When it comes to naming things, Washington County keeps it simple

June 26, 2012|By TIM ROWLAND |

Please, oh please, tell me they’re going to hang with “West City” as the real official name for the new elementary school that’s to be located — bet you didn’t see this coming — west of the city.

I mean, after getting all carried away with the Rockland Woods Elementary debacle, we need to get back to Washington County normal. And by that, I am referring to a tradition that extends back to the pioneers, who must have walked around the county saying:

“What do you want to name that big pool over yonder? OK, got it. How about that rock? Yes, no — that rock, the high one. Excellent. Whither yon clear spring? Splendid, splendid, never would have thought of that. And that mountain that layeth to the south. Ah, perfect; that’s why they pay you the big bucks, Meshach.”

“West City” is just about everything you could ask for in a Washington County name. It incorporates a compass point, which is key. So it fits right in with Eastern Elementary, Western Heights, Northern Middle and South High.

And you get the layered effect, when you enter into the equation Northern Boulevard, the Southern Bypass, Eastern Boulevard, etc. Don’t ask me where Yale Drive came from. Dude with the compass must have been sick that day.

We come by it honestly, of course. My favorite highway name of all time has to be “Alternate 40.”

OK, let’s give this some thought. We, Washington County, are in possession of major east/west thoroughfare called Route 40. We outgrow Route 40 and have to build a wider, more modern east/west route.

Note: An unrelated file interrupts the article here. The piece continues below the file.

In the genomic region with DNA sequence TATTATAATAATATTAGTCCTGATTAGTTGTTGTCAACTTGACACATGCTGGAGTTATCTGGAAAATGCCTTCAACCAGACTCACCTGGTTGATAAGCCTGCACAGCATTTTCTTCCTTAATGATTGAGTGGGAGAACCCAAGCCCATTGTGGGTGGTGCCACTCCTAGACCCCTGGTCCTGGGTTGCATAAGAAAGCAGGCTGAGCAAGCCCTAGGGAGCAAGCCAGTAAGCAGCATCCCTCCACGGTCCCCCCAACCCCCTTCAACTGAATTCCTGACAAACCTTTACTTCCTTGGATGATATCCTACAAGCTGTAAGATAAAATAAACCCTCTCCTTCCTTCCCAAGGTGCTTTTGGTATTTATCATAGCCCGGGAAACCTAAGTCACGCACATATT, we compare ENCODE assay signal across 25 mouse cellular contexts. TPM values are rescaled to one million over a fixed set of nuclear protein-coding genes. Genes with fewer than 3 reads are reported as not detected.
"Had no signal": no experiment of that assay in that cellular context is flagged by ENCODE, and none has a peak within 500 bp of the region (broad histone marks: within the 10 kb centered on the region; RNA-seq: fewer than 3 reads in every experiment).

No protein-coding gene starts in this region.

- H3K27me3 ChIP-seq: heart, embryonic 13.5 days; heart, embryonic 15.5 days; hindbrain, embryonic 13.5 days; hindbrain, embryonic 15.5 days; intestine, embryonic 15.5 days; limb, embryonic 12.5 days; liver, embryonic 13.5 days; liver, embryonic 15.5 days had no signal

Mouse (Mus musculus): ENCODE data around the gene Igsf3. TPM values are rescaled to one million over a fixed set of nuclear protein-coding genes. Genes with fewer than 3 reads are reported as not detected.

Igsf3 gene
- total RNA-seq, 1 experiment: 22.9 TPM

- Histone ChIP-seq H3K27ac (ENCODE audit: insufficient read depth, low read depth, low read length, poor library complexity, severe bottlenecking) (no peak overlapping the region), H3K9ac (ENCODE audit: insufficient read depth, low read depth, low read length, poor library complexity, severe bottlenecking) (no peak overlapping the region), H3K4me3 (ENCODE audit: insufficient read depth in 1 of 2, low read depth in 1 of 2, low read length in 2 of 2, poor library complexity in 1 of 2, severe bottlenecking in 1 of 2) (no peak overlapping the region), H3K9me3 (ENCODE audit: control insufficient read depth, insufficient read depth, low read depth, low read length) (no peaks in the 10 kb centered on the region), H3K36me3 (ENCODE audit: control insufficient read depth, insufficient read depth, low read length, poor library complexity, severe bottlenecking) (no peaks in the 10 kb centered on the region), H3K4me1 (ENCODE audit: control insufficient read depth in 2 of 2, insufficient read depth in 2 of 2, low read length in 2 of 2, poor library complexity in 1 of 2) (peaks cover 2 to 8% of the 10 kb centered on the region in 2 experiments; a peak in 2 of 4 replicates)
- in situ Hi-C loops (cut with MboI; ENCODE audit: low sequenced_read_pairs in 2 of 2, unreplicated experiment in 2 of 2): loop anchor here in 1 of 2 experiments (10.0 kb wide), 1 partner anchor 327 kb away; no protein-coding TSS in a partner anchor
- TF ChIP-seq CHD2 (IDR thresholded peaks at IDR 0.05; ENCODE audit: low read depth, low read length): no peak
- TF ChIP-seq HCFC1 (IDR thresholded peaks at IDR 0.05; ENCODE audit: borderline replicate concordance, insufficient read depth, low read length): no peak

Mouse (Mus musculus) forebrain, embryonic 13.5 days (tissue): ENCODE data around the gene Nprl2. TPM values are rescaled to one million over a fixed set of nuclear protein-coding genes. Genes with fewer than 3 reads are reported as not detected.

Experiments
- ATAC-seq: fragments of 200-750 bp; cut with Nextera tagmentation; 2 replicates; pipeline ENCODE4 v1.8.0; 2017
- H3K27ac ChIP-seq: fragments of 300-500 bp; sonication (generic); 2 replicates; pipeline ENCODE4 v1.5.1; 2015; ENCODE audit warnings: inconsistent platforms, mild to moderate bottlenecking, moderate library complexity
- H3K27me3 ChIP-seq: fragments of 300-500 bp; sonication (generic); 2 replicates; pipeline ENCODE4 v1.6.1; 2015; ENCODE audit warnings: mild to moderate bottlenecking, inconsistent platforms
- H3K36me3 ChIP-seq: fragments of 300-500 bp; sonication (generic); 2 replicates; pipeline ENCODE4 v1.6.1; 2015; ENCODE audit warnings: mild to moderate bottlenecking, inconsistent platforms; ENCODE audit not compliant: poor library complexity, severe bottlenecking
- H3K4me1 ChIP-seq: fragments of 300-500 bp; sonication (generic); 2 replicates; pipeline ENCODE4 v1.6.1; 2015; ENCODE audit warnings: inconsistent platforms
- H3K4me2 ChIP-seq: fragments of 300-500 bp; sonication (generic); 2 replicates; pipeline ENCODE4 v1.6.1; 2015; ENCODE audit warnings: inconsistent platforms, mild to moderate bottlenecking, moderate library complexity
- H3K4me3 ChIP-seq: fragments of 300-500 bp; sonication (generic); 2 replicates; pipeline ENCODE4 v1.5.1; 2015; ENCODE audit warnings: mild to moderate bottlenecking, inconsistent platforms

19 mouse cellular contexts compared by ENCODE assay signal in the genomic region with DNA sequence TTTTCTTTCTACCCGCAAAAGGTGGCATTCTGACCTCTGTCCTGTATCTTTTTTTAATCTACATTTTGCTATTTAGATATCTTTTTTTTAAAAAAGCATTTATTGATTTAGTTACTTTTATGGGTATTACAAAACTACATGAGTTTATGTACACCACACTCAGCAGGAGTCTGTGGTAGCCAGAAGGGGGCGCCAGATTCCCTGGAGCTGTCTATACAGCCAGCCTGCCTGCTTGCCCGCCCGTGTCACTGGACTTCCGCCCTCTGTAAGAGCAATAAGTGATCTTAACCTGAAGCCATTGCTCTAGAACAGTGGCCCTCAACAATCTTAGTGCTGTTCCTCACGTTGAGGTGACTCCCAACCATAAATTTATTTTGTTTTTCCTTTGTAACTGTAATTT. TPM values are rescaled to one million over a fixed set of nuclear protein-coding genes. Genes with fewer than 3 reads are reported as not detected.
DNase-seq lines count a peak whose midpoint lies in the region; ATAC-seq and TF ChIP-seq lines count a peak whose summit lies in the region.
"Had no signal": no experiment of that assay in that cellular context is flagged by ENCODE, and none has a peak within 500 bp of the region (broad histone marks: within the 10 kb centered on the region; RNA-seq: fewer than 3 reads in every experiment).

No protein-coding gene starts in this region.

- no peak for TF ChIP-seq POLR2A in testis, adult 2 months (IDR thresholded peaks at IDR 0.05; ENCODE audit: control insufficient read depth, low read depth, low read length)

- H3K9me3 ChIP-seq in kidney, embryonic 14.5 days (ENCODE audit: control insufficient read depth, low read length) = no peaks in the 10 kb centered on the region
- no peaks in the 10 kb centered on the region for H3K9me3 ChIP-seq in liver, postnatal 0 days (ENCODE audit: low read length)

So what do we call it? Route 40. But wait, there’s a problem. This leaves us with two Route 40s, and that shouldn’t be. You wonder what that conversation went like in the state highway department boardroom.

“This alternate highway west shall be called Route 40.”

“But we already have a Route 40.”

“Then this alternate Route 40 shall be named — Alternate Route 40.”

“I like it, but wouldn’t it be better to call the alternate 40 40, and 40 alternate 40?”

Of course the real genius in the name “West City” lies in the word “city.” Not any specific city, mind you, just a — city. That way if Hagerstown wants to change its name to Ville de Fromage, we don’t have to repaint any signs.

This is straight out of the City Park playbook. Frankly, it is a much-needed upgrade from “Municipal,” as in the old Municipal Electric Light Plant. (The first wild and crazy Hagerstonian to call it the “MELP Plant” must have been suspected of dropping acid.)

But this is nothing compared to Municipal Stadium, which deserves to be bulldozed on the basis of its name alone. I realize, though, that I might be jumping to an unfair conclusion. Maybe 80 years ago, the naming rights were purchased by some guy named Felix P. Municipal.

Even so, stadiums in Washington County are held to a higher standard for purity, because after you consider School Stadium, there is nowhere to go but down.

The Board of Education should keep this mind when fleshing out this West City sobriquet. Please, I’m begging you, don’t sully it up with another word, such as “elementary.” Just “school” would be perfect. Sort of like John Belushi’s sweat shirt in “Animal House” that said “College.”

West. City. School.

A directional indicator coupled with a jurisdictional subdivision followed by an indicative qualifier. None of which subtracts from the complete pablum of the whole, each word less interesting than the one that comes before it. Well played.

Tim Rowland is a Herald-Mail columnist. He can be reached at 301-733-5131, ext. 6997, or via email at

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